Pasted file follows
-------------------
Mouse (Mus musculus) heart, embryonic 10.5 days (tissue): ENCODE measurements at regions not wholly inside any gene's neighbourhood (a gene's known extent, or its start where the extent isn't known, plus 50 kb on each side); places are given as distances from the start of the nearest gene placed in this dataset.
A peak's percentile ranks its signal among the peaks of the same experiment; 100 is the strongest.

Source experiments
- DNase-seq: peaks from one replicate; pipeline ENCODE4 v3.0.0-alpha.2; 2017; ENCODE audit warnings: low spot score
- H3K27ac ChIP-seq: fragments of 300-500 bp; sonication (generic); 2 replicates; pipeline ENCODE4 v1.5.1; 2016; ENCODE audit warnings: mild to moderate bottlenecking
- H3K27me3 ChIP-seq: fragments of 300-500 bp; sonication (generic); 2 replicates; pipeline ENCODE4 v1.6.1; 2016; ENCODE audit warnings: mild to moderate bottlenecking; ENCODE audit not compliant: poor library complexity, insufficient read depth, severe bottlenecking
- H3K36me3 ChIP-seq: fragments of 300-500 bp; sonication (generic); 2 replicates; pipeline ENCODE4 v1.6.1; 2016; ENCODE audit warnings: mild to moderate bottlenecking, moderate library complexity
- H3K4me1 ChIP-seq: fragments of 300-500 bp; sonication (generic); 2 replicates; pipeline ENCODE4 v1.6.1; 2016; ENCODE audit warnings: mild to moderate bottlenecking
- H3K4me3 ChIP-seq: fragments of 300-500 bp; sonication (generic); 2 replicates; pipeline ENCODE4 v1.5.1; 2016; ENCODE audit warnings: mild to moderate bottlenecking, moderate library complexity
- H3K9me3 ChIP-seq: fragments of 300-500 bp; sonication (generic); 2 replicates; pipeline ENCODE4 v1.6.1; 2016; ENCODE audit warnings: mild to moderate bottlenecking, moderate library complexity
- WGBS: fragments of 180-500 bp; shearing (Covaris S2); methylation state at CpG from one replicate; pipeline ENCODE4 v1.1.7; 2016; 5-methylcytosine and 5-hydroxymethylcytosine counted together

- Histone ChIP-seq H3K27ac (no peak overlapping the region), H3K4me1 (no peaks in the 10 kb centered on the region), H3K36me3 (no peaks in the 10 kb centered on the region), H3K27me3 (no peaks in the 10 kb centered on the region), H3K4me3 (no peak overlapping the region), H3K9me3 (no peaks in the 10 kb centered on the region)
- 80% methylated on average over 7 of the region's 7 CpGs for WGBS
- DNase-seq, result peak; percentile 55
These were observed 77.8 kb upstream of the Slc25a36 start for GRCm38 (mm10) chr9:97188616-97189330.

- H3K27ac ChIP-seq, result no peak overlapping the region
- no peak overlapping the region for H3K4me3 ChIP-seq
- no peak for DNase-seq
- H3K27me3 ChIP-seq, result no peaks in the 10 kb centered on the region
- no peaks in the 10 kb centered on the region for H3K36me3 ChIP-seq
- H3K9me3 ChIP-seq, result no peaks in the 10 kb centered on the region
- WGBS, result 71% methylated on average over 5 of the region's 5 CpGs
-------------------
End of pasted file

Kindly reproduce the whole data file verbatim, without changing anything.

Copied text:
Mouse (Mus musculus) heart, embryonic 10.5 days (tissue): ENCODE measurements at regions not wholly inside any gene's neighbourhood (a gene's known extent, or its start where the extent isn't known, plus 50 kb on each side); places are given as distances from the start of the nearest gene placed in this dataset.
A peak's percentile ranks its signal among the peaks of the same experiment; 100 is the strongest.

Source experiments
- DNase-seq: peaks from one replicate; pipeline ENCODE4 v3.0.0-alpha.2; 2017; ENCODE audit warnings: low spot score
- H3K27ac ChIP-seq: fragments of 300-500 bp; sonication (generic); 2 replicates; pipeline ENCODE4 v1.5.1; 2016; ENCODE audit warnings: mild to moderate bottlenecking
- H3K27me3 ChIP-seq: fragments of 300-500 bp; sonication (generic); 2 replicates; pipeline ENCODE4 v1.6.1; 2016; ENCODE audit warnings: mild to moderate bottlenecking; ENCODE audit not compliant: poor library complexity, insufficient read depth, severe bottlenecking
- H3K36me3 ChIP-seq: fragments of 300-500 bp; sonication (generic); 2 replicates; pipeline ENCODE4 v1.6.1; 2016; ENCODE audit warnings: mild to moderate bottlenecking, moderate library complexity
- H3K4me1 ChIP-seq: fragments of 300-500 bp; sonication (generic); 2 replicates; pipeline ENCODE4 v1.6.1; 2016; ENCODE audit warnings: mild to moderate bottlenecking
- H3K4me3 ChIP-seq: fragments of 300-500 bp; sonication (generic); 2 replicates; pipeline ENCODE4 v1.5.1; 2016; ENCODE audit warnings: mild to moderate bottlenecking, moderate library complexity
- H3K9me3 ChIP-seq: fragments of 300-500 bp; sonication (generic); 2 replicates; pipeline ENCODE4 v1.6.1; 2016; ENCODE audit warnings: mild to moderate bottlenecking, moderate library complexity
- WGBS: fragments of 180-500 bp; shearing (Covaris S2); methylation state at CpG from one replicate; pipeline ENCODE4 v1.1.7; 2016; 5-methylcytosine and 5-hydroxymethylcytosine counted together

- Histone ChIP-seq H3K27ac (no peak overlapping the region), H3K4me1 (no peaks in the 10 kb centered on the region), H3K36me3 (no peaks in the 10 kb centered on the region), H3K27me3 (no peaks in the 10 kb centered on the region), H3K4me3 (no peak overlapping the region), H3K9me3 (no peaks in the 10 kb centered on the region)
- 80% methylated on average over 7 of the region's 7 CpGs for WGBS
- DNase-seq, result peak; percentile 55
These were observed 77.8 kb upstream of the Slc25a36 start for GRCm38 (mm10) chr9:97188616-97189330.

- H3K27ac ChIP-seq, result no peak overlapping the region
- no peak overlapping the region for H3K4me3 ChIP-seq
- no peak for DNase-seq
- H3K27me3 ChIP-seq, result no peaks in the 10 kb centered on the region
- no peaks in the 10 kb centered on the region for H3K36me3 ChIP-seq
- H3K9me3 ChIP-seq, result no peaks in the 10 kb centered on the region
- WGBS, result 71% methylated on average over 5 of the region's 5 CpGs